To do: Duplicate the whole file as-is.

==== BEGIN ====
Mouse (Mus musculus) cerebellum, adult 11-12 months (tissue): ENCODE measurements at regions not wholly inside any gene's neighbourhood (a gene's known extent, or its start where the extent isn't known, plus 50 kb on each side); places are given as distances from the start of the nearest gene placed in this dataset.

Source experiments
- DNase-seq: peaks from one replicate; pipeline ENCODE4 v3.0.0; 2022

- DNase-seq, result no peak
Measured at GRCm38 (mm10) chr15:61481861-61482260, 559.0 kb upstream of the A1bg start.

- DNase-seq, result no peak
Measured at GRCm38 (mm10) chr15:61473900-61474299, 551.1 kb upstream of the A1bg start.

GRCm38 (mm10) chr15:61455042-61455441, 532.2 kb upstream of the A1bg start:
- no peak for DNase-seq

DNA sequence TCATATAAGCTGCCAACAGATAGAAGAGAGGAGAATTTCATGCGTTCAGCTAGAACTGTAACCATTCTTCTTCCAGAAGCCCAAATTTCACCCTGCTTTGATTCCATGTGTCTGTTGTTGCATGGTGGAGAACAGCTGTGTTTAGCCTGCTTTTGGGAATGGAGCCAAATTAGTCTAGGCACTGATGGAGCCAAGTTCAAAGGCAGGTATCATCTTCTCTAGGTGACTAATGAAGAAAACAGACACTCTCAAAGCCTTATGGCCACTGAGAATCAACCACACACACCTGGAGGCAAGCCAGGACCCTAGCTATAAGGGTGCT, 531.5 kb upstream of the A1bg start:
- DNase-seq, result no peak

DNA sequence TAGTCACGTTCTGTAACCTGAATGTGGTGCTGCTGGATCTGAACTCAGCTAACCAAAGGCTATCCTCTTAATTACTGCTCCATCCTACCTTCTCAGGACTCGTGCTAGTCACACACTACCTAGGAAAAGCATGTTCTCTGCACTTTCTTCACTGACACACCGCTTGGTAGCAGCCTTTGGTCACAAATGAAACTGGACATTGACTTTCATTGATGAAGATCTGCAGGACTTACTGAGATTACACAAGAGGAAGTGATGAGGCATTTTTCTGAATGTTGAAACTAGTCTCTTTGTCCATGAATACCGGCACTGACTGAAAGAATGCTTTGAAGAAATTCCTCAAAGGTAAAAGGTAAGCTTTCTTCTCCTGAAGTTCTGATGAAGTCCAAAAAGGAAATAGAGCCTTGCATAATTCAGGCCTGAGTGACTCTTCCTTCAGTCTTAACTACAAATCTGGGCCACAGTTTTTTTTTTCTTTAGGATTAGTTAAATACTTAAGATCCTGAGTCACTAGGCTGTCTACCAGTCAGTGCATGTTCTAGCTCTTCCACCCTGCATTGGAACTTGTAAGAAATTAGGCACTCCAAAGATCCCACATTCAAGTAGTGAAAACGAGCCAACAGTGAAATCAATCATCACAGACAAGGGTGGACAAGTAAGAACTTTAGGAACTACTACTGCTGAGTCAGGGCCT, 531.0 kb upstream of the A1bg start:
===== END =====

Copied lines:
Mouse (Mus musculus) cerebellum, adult 11-12 months (tissue): ENCODE measurements at regions not wholly inside any gene's neighbourhood (a gene's known extent, or its start where the extent isn't known, plus 50 kb on each side); places are given as distances from the start of the nearest gene placed in this dataset.

Source experiments
- DNase-seq: peaks from one replicate; pipeline ENCODE4 v3.0.0; 2022

- DNase-seq, result no peak
Measured at GRCm38 (mm10) chr15:61481861-61482260, 559.0 kb upstream of the A1bg start.

- DNase-seq, result no peak
Measured at GRCm38 (mm10) chr15:61473900-61474299, 551.1 kb upstream of the A1bg start.

GRCm38 (mm10) chr15:61455042-61455441, 532.2 kb upstream of the A1bg start:
- no peak for DNase-seq

DNA sequence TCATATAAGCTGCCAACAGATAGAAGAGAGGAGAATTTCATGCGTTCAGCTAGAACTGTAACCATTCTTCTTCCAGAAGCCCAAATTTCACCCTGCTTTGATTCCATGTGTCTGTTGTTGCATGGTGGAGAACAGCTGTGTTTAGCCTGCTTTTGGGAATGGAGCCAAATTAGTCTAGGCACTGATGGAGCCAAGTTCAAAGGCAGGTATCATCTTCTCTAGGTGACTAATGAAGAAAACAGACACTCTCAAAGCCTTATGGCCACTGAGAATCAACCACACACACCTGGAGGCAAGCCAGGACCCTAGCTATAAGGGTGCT, 531.5 kb upstream of the A1bg start:
- DNase-seq, result no peak

DNA sequence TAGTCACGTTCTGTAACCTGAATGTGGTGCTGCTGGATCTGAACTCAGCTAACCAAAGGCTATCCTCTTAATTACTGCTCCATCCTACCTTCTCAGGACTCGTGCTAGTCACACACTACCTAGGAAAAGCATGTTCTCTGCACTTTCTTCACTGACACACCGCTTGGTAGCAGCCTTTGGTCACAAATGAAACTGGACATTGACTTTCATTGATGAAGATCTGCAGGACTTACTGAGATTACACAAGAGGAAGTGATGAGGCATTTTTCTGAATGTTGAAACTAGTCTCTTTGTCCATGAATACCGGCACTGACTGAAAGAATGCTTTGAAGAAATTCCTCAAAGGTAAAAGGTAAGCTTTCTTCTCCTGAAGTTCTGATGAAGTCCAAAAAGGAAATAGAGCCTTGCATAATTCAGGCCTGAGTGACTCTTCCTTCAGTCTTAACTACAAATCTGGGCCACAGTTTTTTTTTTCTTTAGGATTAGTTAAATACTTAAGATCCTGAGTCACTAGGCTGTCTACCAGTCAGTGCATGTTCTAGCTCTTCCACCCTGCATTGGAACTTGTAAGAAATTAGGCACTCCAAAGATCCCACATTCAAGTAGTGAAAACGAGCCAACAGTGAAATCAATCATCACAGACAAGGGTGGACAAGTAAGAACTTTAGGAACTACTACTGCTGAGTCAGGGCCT, 531.0 kb upstream of the A1bg start: